Amberley Publishing - Transport, Military, Local and General History

Lawson Lies Still in the Thames

The Extraordinary Life of Vice-Admiral Sir John Lawson

Availability: In stock

Author: Gill Blanchard

At the beginning of his diary, on 1st January 1660, Samuel Pepys noted that ‘Lawson lies still in the River’. A mere two weeks before, amid rioting in the streets of London and with Parliament under the control of the army, Vice‑Admiral John Lawson had taken a fleet of twenty-two warships into the Thames and, in defence of Parliament, blockaded the city.

Despite being a staunch republican, Lawson would later aid the Restoration of Charles II, and died from wounds received in battle during the Second Anglo-Dutch War in 1665.

This biography charts the tumultuous life and times of an ordinary seaman born in Scarborough who would come to play a major role in the English Civil War, the Restoration, the Anglo-Dutch Wars and the start of the transformation of England into a global political and economic power in the seventeenth century.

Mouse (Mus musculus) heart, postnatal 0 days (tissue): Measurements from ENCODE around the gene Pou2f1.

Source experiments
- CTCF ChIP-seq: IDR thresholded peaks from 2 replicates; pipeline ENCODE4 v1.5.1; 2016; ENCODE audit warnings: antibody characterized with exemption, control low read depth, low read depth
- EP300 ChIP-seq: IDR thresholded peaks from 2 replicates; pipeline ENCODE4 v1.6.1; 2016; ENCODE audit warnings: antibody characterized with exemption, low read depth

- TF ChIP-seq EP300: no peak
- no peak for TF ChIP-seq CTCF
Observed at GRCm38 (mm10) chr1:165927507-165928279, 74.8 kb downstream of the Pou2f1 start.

Book ISBN 9781445661230

Book Format Hardback

pages 304 pages

Publication Date 15 May 2017

Height 235

Width 156

Illustrations 35

Regular Price: £20.00

Special Price: £18.00

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Reviews

A fascinating story of an ordinary man in extraordinary timesReview by Sue
Rating
I have waited a long time for the release of this book and have not been disappointed. Gill Blanchard has completed a huge amount of research to track down the details of the life of Vice-Admiral Sir John Lawson yet managed to present the complex story clearly and without baffling naval technicalities. Gill admits to not being a naval historian and, in my opinion, ensures that this is a book that is accessible to everyone interested in this extraordinary period of our history.
Little has been known about Lawson prior to this book’s publication despite his pivotal role in many of the major events of the English Civil Wars, Interregnum and Restoration. This is even more baffling as Pepys refers to one of these events in the opening page of his diary.
Lawson’s story gripped me from the start and I read the book in record time ((for me) despite constantly referring to the copious source notes and studying many sections in great detail.
I can highly recommend Gill’s book to everyone interested in seventeenth-century or naval history. Yet it is a book that is also accessible to those with no prior knowledge in these areas. You will be rewarded with a gripping story and will come to know a sympathetic character who was just an ordinary man but one who led an extraordinary life.
(Posted on 30/05/2017)

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